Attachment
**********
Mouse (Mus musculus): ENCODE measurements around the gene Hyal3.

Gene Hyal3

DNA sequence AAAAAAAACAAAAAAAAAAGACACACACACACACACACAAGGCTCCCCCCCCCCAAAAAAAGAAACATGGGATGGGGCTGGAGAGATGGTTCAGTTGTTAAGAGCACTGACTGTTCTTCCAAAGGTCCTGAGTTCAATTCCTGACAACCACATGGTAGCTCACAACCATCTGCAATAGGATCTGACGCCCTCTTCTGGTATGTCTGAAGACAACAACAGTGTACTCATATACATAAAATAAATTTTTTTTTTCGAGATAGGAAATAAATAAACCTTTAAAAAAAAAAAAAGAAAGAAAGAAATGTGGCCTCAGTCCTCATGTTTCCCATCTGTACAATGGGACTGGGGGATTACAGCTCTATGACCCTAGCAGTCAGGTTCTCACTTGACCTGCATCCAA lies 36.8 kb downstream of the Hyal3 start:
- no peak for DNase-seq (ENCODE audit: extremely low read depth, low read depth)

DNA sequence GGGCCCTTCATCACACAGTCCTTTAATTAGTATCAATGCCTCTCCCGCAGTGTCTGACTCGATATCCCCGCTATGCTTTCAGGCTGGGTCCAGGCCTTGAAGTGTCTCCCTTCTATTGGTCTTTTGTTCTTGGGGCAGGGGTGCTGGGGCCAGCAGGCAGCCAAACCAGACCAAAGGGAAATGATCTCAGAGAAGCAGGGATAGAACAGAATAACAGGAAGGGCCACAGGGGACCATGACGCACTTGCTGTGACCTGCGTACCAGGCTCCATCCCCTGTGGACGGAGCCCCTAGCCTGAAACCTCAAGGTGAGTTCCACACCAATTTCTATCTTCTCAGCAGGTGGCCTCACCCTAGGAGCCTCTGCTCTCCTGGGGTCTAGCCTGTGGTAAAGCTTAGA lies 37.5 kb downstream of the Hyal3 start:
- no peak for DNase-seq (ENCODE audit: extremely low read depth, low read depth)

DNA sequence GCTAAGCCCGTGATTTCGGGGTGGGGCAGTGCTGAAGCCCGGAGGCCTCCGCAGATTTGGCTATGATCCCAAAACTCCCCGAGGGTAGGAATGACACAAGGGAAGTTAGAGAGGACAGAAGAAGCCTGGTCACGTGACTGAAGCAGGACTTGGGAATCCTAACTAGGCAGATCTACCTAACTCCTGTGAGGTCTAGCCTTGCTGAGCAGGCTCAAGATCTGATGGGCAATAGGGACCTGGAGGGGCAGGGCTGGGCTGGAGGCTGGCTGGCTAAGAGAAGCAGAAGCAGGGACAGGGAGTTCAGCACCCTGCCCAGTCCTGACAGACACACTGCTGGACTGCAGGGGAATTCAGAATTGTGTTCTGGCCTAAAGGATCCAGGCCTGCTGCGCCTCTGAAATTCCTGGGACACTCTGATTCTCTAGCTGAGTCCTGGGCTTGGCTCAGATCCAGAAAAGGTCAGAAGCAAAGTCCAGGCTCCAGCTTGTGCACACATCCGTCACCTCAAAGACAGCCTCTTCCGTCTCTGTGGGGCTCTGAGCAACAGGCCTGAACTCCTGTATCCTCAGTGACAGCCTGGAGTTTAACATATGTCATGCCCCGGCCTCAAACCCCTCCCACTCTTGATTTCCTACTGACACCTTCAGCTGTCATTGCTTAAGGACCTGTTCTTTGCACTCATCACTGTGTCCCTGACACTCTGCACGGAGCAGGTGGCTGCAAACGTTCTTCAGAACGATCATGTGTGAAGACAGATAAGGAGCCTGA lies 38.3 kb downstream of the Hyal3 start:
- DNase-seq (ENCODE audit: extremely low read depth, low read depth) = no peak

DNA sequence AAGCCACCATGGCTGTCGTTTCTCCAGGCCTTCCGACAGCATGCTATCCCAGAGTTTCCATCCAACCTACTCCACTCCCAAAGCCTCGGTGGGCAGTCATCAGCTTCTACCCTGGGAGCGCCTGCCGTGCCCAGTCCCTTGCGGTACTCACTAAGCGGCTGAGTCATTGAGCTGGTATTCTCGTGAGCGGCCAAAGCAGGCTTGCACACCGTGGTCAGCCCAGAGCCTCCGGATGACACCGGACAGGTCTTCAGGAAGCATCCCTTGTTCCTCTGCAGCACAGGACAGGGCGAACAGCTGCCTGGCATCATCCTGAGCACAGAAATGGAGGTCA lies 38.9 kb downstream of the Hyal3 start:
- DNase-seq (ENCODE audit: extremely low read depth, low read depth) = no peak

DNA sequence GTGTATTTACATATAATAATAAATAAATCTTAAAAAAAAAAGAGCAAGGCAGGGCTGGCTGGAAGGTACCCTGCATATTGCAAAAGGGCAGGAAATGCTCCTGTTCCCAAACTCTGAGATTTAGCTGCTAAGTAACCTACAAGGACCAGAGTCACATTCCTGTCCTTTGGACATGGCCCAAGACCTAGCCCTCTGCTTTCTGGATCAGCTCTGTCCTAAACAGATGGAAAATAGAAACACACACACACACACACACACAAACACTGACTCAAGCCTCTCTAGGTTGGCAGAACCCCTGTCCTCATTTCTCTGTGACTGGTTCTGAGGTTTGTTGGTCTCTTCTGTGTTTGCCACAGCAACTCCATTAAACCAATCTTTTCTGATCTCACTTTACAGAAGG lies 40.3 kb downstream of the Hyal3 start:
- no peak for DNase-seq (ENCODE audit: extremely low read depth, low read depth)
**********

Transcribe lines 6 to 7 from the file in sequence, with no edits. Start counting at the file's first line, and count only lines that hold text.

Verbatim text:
- no peak for DNase-seq (ENCODE audit: extremely low read depth, low read depth)

DNA sequence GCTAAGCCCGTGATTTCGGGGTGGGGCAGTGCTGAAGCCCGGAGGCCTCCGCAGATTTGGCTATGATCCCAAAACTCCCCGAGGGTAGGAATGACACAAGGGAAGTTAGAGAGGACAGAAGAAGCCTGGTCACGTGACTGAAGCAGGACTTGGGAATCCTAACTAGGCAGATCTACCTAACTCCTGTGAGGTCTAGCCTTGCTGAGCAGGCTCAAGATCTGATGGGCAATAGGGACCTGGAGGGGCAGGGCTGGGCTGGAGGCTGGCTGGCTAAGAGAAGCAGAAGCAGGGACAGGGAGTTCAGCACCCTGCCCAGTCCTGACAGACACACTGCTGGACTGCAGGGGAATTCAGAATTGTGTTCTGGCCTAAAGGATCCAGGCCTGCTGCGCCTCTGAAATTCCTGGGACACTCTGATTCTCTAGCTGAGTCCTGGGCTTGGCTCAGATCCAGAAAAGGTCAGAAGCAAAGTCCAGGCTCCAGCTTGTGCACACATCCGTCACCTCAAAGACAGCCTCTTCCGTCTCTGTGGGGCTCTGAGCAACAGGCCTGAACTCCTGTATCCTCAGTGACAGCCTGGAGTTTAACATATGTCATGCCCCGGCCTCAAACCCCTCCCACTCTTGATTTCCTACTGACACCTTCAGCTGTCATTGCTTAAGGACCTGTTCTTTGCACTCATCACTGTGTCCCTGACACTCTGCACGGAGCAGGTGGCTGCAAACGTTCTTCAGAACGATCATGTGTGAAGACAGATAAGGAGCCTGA lies 38.3 kb downstream of the Hyal3 start: